“It was exciting. I’m now much more optimistic about the future of ITIL”Claire Agutter, ATO Council

“It was refreshingly forward thinking. I felt that my input was listened to and all divergent views were given respect”Sharon Taylor, Aspect Group Inc

“It was great to see AXELOS’ openness and receptiveness to suggestions and feedback from the workgroup for improving the highly successful ITIL framework” – Colin Rudd, itSMF UK

“I really enjoyed sharing thoughts, ideas, challenges and opportunities with other experts and I was amazed by how much consensus there was about most of the issues we faced”Stuart Rance, HP

What were the Key Achievements?

The consensus was that the future of ITIL looks very positive. The collaborative approach was praised and the group felt that there was a real focus on increasing the success and value of ITIL to both businesses and individuals. AXELOS are listening (and they do realize that more input is needed from a wider cross-section of stakeholders from different geographies) and are clearly focused on opportunities to deliver value to the market without radical disruption or alarm. They also realize that market research and communication are critical before making decisions and open dialogue with the community is therefore very important.

“The key achievement for me was the recognition by AXELOS that our community is diverse and complex and that there will need to be extensive consultation and care to avoid unnecessary disruption to the services. It was clear that this is not an exercise of ‘fixing’ ITIL but of actively planning its future evolution to meet needs” – Sharon Taylor, Aspect Group Inc

“The biggest achievement was in listening to the “voice of the customer”, listening to those who actually use ITIL”Andrea Kis, Tata Consultancy Services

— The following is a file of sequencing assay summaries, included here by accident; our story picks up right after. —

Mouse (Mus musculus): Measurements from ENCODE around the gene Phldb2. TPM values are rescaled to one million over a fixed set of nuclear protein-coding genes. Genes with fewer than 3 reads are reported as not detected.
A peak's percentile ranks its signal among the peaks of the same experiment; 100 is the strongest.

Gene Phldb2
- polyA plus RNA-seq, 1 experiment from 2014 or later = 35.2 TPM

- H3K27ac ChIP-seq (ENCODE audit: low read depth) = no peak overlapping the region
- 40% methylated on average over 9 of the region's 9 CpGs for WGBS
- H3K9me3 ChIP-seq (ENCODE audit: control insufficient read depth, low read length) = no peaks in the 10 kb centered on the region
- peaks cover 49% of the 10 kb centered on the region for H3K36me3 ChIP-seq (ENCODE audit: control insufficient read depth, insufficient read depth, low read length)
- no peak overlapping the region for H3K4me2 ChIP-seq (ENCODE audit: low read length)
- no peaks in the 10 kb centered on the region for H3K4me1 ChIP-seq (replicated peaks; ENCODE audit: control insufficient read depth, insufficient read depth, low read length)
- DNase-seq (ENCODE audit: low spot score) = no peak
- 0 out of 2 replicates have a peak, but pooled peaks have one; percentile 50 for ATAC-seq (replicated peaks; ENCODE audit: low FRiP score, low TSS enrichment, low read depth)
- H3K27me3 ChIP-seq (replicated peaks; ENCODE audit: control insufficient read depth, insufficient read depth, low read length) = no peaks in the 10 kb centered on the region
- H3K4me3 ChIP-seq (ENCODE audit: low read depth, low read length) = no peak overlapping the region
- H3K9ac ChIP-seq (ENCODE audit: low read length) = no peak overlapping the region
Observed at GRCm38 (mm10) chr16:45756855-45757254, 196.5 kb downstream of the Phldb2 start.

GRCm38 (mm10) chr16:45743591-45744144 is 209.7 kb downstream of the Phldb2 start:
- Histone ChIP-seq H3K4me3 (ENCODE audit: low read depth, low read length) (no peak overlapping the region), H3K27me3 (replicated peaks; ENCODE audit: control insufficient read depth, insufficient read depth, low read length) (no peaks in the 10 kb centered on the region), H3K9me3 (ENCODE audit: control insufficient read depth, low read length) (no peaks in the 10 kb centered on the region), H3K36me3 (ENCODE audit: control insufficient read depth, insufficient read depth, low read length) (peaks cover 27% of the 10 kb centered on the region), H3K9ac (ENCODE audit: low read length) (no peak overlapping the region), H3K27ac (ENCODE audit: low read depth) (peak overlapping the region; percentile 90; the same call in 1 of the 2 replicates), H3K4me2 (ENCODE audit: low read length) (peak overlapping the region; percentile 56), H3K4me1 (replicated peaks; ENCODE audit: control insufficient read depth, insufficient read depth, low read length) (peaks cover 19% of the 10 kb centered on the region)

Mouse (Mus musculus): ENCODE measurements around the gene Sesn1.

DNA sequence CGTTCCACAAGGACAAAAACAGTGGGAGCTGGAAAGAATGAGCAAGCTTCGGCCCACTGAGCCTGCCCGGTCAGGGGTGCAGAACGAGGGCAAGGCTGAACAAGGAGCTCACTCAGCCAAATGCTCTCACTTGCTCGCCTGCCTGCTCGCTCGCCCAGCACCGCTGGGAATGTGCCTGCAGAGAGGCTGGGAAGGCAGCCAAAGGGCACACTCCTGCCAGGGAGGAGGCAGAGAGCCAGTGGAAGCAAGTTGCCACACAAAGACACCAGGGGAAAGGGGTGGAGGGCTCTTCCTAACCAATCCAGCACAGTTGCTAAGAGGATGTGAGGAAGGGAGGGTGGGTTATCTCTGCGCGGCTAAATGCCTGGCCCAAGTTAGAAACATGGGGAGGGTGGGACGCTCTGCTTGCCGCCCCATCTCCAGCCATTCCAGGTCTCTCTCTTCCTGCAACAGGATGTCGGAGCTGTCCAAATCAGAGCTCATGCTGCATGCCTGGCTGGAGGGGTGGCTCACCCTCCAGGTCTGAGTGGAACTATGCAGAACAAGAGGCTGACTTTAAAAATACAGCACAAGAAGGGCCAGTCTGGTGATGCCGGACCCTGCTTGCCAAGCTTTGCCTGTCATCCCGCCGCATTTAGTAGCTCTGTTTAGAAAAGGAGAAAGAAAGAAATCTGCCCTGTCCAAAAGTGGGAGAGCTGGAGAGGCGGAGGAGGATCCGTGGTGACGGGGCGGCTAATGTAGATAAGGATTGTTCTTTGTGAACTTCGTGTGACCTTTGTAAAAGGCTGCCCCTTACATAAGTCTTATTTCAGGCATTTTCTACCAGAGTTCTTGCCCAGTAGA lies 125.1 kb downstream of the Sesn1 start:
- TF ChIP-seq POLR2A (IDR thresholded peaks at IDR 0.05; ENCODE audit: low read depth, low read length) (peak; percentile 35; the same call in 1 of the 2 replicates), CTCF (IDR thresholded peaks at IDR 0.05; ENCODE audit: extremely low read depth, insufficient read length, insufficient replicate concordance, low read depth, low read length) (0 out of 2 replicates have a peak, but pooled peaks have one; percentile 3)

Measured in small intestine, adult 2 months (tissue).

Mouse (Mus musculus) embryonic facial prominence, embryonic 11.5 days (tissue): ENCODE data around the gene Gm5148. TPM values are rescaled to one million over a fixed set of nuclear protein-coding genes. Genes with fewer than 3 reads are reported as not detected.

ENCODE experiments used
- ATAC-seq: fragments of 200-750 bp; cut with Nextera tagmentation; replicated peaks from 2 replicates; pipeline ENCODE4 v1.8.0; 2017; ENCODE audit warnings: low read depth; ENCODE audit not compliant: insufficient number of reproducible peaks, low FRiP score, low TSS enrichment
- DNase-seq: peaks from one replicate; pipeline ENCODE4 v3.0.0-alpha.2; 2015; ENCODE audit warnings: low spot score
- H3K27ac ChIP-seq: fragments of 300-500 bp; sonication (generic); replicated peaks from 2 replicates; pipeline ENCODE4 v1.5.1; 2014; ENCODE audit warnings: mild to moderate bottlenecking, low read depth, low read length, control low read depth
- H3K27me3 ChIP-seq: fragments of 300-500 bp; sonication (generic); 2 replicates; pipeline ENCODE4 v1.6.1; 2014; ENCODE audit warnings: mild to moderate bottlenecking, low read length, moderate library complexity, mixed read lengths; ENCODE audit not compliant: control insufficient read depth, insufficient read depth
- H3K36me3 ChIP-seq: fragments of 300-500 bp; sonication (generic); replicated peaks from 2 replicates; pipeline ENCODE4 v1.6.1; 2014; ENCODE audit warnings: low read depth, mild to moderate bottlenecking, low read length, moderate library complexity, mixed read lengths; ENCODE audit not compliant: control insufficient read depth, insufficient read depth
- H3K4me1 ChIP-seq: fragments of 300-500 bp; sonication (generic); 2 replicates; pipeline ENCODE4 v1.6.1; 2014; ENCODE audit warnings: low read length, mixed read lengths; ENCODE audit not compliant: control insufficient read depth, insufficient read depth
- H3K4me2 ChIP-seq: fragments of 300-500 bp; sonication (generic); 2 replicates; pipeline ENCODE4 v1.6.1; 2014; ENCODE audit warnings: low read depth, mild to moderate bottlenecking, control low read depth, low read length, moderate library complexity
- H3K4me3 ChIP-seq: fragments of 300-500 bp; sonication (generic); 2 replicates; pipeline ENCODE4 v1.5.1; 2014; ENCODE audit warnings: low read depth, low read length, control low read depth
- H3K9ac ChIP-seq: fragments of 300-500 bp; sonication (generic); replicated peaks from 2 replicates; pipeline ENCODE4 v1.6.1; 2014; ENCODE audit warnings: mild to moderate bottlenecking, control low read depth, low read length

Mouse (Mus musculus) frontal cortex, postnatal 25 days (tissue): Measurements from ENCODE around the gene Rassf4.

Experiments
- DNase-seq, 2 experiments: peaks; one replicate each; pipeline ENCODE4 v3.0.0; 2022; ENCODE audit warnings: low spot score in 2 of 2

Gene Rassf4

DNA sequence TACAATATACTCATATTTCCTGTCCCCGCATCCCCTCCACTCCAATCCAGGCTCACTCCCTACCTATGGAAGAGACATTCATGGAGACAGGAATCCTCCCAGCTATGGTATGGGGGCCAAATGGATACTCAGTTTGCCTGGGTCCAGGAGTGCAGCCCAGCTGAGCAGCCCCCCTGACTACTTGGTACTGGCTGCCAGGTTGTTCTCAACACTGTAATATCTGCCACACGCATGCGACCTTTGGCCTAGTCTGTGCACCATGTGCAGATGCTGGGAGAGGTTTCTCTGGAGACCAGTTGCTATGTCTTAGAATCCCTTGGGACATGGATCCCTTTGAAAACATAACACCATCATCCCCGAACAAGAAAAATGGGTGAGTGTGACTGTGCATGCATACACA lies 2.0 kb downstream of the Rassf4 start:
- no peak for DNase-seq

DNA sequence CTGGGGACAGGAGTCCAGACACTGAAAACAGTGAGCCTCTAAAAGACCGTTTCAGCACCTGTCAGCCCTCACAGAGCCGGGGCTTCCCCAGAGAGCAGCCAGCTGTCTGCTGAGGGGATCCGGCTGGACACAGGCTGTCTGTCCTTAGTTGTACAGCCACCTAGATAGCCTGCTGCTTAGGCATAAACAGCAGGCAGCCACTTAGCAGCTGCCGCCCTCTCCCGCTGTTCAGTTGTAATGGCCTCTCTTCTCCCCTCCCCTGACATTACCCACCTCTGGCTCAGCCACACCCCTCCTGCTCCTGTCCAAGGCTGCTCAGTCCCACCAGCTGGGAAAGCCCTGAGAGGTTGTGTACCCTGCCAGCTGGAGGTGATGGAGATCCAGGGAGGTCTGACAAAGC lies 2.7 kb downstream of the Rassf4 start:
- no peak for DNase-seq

“Lots of input provided from different perspectives, covering ITIL content, exams, training and ecosystem” – Stuart Rance, HP

“There was a welcome absence of politics and person agendas, it was all about the success of ITIL”Jayne Groll, ITSM Academy

“The ‘role-diversity’ of attendees allowed us to not only see the bigger ITIL ecosystem but also to offer different perspectives on legacy issues”Stephen Mann, ServiceNow

Where are the Key Opportunities moving forward?

Everybody agreed that AXELOS need to keep the momentum going and must continue to have open communication with ITIL users, stakeholders and the wider community. They need to remain committed to providing visibility of the ‘what’ and ‘why’ behind ITIL moving forward and must ensure that there are no surprises for the market by sharing with us their long term plans.

“There is a real opportunity to elevate value of ITIL to organizations, executives and community as a whole” – Anthony Orr, BMC

“For me, the key opportunity would be the “onion” layers of content that could be available to the community (some for free, some for a fee), including benchmarking and more practical application. Couple this with potential digital technology to deliver dynamic intellectual property and the industry becomes better able to adapt and supplement” – Jayne Groll, ITSM Academy